A&A 429, 819-823 (2005)
Observatoire de Paris, LERMA, 77 Av. Denfert-Rochereau, 75015 Paris, France
Received 11 June 2004 / Accepted 6 August 2004
As a complement to the data collected and discussed in Paper I of this series, 2MASS near-IR images have been used, in connection with available V light aperture photometry, to derive the colours V-J, V-K, J-H and J-K within the effective aperture : nearly the same complete sample of 110 E-type galaxies is treated. In Paper I these were classified, based on morphological criteria, into the "peculiar'' (or Pec) and "normal'' (or Nop) subsamples.
For the Nop subsample, the derived colour indices are tightly related to the galaxy masses, as measured by the central velocity dispersion , although with rather small slopes as regards J-H and J-K. For the Pec subsample, the V-J and V-K colours behave as UBV and line-indices: part of the objects show blue residuals from the appropriate colour- regression, which is evidence of a younger population mixed with the "normal'' one traced by the Nop regressions; the other shows no deviations from the Nop subsample. The distinction among Pec objects between the YP family (NGC 2865 type), and the NP one (NGC 3923 type), is statistically supported, and generally confirmed in specific cases.
Key words: galaxies: elliptical and lenticulars, cD - galaxies: photometry
According to classical calculations of the colours of stellar populations (Worthey 1994; Bressan et al. 1994), or to more recent such contributions (Bruzual & Charlot 2003), the near-infrared indices J-H and J-K accessible from 2MASS are not very sensitive to the properties of such populations as encountered in ellipticals. This is not the case however for indices measured across the broad near-IR maximum of the energy distribution of old stellar populations, typically V-J or V-K, which provide good metallicity and/or age criteria. We have therefore derived these two colours, not neglecting of course J-H and J-K, for 110 galaxies of the sample of Paper I.
In Sect. 1 the definition of the sample and of its previously determined morphological properties are briefly summarized. Then, the derivation of the new data, i.e. the four above-quoted colour indices, is described. Section 2 contains a discussion of these data which follows closely the steps of Paper I. We first derive the characteristic correlations between the galaxy mass, as measured by the central velocity dispersion , and the various population indices. Then the residuals from these regressions are calculated for the objects of the Pec subsample. For J-H and J-K these quantities are not much dependent on morphological peculiarities, as is the case for the index. For V-J or V-K on the other hand, they behave like the other population sensitive colours and line-indices in Paper I.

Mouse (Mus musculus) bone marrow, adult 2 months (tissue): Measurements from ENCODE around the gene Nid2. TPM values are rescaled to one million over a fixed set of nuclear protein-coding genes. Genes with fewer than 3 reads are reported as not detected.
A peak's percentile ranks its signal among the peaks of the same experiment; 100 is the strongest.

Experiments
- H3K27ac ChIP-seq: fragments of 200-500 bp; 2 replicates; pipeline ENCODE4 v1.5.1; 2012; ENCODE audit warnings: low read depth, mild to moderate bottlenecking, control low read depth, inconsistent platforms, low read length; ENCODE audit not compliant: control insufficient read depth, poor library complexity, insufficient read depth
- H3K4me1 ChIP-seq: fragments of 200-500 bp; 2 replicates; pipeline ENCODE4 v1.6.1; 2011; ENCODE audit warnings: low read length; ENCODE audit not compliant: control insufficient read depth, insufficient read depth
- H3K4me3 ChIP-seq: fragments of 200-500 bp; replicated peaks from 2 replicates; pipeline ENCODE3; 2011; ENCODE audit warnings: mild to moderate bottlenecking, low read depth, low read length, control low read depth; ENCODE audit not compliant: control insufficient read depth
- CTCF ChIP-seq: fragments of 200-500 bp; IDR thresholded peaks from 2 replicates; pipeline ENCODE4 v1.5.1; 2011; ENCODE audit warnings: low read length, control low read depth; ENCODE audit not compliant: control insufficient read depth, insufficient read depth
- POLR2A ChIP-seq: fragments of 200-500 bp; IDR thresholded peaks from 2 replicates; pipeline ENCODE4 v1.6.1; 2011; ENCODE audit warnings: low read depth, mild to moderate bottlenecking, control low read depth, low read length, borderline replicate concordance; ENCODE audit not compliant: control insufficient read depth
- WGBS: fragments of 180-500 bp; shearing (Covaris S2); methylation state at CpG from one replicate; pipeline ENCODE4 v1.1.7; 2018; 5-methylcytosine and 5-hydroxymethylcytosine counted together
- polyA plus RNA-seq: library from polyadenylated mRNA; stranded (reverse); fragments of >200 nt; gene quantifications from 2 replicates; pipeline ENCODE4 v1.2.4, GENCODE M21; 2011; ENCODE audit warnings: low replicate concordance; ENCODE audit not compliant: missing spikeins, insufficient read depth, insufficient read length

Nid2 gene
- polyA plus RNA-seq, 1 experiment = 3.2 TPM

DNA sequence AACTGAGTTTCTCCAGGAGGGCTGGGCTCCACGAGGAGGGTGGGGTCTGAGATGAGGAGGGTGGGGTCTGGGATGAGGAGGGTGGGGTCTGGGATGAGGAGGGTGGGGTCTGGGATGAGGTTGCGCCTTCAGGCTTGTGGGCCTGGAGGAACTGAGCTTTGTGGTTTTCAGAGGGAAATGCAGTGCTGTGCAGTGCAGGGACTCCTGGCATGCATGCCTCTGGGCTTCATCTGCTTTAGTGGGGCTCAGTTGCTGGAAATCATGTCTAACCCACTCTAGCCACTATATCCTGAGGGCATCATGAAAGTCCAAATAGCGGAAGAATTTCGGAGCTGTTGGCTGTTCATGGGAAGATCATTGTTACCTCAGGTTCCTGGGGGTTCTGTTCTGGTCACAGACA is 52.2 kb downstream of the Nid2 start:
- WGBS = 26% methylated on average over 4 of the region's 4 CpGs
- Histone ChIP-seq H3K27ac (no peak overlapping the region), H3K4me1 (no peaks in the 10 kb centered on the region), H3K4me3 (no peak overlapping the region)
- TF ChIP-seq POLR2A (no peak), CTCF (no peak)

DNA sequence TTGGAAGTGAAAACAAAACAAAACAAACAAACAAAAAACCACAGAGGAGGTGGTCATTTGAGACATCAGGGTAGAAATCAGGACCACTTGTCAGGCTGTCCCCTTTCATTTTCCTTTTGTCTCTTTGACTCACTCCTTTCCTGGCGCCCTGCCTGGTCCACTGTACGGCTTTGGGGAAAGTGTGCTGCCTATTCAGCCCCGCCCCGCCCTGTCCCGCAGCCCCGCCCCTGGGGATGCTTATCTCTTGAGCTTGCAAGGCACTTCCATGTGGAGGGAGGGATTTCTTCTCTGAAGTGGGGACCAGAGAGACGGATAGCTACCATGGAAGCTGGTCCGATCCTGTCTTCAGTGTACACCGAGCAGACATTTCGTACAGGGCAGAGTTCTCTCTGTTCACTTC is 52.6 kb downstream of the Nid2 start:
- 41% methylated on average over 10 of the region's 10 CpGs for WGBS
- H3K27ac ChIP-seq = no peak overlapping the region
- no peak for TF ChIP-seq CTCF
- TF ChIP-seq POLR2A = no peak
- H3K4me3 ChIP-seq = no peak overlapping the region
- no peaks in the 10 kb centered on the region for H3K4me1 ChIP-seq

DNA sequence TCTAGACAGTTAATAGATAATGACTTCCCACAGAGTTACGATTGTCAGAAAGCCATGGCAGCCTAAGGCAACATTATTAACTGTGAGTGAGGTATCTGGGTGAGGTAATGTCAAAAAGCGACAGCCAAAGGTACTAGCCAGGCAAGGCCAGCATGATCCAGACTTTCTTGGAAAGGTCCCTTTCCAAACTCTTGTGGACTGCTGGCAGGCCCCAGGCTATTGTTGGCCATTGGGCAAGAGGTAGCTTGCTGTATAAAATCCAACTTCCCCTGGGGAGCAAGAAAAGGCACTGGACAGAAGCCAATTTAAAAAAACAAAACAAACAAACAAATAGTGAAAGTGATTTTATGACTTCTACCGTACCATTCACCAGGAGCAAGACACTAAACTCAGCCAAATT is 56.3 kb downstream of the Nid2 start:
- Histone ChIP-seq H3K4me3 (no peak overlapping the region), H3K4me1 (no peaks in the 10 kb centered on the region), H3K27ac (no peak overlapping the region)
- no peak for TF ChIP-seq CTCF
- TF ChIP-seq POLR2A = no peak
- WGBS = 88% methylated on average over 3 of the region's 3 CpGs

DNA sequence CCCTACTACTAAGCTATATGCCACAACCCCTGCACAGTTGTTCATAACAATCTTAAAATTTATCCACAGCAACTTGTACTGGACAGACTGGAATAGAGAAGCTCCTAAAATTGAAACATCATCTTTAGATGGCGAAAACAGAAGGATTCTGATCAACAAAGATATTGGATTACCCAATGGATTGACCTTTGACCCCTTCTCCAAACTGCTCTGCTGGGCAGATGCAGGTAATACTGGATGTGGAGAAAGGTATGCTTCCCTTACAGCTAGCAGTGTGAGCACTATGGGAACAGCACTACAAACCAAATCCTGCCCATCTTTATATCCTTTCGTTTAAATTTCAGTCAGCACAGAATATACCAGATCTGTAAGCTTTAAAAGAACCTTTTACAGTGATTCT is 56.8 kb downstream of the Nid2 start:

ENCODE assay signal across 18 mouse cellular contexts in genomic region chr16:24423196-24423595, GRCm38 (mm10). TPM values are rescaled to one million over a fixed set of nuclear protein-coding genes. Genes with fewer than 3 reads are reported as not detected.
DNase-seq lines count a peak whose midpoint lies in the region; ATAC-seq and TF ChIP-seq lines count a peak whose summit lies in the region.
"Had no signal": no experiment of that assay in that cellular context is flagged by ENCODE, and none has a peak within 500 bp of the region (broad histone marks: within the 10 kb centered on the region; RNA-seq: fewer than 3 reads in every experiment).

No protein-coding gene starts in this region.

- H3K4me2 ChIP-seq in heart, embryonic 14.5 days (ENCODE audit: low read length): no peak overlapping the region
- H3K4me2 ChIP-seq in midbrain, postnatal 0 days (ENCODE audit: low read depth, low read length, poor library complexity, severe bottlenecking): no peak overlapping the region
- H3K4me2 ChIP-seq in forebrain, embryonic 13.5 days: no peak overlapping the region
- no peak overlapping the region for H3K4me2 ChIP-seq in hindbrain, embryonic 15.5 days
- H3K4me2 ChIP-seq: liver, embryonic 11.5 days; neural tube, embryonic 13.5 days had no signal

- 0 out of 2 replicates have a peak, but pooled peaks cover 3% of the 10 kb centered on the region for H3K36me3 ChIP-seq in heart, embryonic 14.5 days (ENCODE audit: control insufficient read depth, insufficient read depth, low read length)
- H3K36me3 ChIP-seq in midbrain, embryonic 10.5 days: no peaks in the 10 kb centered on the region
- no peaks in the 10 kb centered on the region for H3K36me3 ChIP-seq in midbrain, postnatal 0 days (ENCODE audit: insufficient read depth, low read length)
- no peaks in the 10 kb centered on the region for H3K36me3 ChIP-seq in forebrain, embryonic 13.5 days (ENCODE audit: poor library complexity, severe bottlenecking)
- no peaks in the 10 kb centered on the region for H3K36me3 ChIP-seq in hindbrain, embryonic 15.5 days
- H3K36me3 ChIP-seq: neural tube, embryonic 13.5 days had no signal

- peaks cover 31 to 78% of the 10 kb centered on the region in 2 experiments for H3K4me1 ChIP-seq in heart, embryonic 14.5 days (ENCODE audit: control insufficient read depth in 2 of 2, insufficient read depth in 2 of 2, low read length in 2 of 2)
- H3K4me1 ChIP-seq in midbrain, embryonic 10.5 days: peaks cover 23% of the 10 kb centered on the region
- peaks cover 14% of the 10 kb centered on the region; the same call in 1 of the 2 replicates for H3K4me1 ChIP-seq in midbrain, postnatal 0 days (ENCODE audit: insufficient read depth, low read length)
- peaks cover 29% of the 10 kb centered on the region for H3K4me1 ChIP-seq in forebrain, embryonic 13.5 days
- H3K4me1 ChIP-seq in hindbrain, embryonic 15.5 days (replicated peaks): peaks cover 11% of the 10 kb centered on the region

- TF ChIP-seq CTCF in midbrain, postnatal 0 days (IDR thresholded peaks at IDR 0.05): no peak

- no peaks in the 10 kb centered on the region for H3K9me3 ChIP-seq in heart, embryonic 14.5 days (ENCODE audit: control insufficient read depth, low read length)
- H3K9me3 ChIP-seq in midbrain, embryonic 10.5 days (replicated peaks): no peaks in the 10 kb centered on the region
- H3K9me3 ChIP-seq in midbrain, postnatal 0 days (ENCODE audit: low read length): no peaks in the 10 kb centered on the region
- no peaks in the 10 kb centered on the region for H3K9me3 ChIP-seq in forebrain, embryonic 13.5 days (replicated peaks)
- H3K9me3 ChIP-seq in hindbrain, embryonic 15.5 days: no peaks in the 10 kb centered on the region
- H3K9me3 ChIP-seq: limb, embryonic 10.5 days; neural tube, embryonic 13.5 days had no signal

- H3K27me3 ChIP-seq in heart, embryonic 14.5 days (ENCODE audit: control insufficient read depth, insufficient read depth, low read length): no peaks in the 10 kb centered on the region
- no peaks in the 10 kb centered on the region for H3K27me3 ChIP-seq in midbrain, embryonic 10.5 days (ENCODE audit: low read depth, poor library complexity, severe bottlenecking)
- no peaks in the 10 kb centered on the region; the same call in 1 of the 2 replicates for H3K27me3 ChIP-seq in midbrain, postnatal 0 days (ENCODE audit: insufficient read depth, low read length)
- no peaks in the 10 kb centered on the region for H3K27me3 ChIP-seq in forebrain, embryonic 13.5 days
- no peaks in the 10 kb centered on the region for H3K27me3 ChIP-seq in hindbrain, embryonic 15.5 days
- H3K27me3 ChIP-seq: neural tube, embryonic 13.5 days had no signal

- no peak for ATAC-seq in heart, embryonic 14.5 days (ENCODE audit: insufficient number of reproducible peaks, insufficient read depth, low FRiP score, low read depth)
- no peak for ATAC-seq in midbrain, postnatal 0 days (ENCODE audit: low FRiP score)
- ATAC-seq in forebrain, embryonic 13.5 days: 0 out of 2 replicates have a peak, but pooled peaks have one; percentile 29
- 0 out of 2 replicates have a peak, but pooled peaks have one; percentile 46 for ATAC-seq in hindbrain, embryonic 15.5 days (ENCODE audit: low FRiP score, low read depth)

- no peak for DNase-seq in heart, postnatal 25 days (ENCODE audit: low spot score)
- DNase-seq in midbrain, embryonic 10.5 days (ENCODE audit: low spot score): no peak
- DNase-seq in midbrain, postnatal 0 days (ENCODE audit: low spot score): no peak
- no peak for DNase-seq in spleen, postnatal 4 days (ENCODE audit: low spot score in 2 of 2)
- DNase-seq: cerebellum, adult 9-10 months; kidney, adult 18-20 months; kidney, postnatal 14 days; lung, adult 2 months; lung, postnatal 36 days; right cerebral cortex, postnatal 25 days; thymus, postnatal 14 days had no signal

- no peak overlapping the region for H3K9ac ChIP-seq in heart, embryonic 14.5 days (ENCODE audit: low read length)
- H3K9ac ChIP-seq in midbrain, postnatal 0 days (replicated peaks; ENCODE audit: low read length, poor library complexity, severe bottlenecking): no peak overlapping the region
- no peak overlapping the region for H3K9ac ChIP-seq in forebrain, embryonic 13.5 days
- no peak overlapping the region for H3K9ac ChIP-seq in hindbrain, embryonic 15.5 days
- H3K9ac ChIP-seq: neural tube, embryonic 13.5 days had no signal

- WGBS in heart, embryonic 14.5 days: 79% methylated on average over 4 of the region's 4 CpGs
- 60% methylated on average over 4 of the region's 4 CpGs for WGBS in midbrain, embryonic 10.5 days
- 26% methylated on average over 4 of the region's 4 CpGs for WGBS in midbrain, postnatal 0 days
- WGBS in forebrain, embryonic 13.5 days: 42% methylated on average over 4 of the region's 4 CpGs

It was shown there that the effects of morphological peculiarities on stellar populations could not be reduced to the "classical'' picture (Schweizer et al. 1990; Schweizer & Seitzer 1992). The Pec subsample must be separated in two groups, the YP (or NGC 2865) family and the NP (or NGC 3923) family. Objects in the YP one show evidence of a younger population added to the standard old star mixture of ellipticals, while NP objects have quasi-normal populations.
For all objects in the Paper I sample, such morphological peculiarities as isophote asymmetries, shells, jets or similar features, were studied and qualified by an ad hoc index. This is not a purely qualitative scale. It incorporates: i) actual measurements of the amplitude and radial range of asymmetries of the isophotal contours; ii) the careful counting of distinct "features'' such as "shells'' (Malin & Carter 1983), "ripples'' (Schweizer & Ford 1984), "jets'' or "fans''. See Paper I for details.
The objects with are designed as "non peculiar'' or "normal'' and form the Nop subsample. The other galaxies are assumed "peculiar'' and members of the Pec subsample; their reaches 10.6 for NGC 2865 and 10.3 for NGC 3923. In the present slightly modified sample, there are only 35 Pec objects instead of 37, as NGC 1344 and 3640 could not be measured in 2MASS.
The values of galactic extinction for each object have been taken from the RC3, while the relative coefficients for each colour are from Rieke & Lebofsky (1985). The galactic reddening for V-J and V-K is much larger than for the currently used optical colours. For instance the colour excess E(V-K) is 2.74 E(B-V), and important errors may be induced in the colours of objects of relatively low galactic latitude. An interesting possibility might be to use these "dust sensitive indices'' for a search of the effects of internal dust on colours and colour gradients. Witt et al. (1992) compare the effects of internal dust in the V and K bands. Michard (in preparation) tries to ascertain dust effects in V-J and V-K radial gradients.
On the other hand, the colours J-H and J-K correlate well with the velocity dispersion , especially for the Nop subsample of regular and symmetric galaxies. The slopes of the relations of colour against are small (see below), so that a large part of the residuals from the regressions are due to errors in the colours, although "cosmic scatter'' is no doubt present. This situation is more extreme for the H-K colour, which is nearly constant, but for errors. The standard deviations of these residuals is only 0.013 for H-K, a value which we consider as an upper limit to the probable error on the 3 measured near IR colours.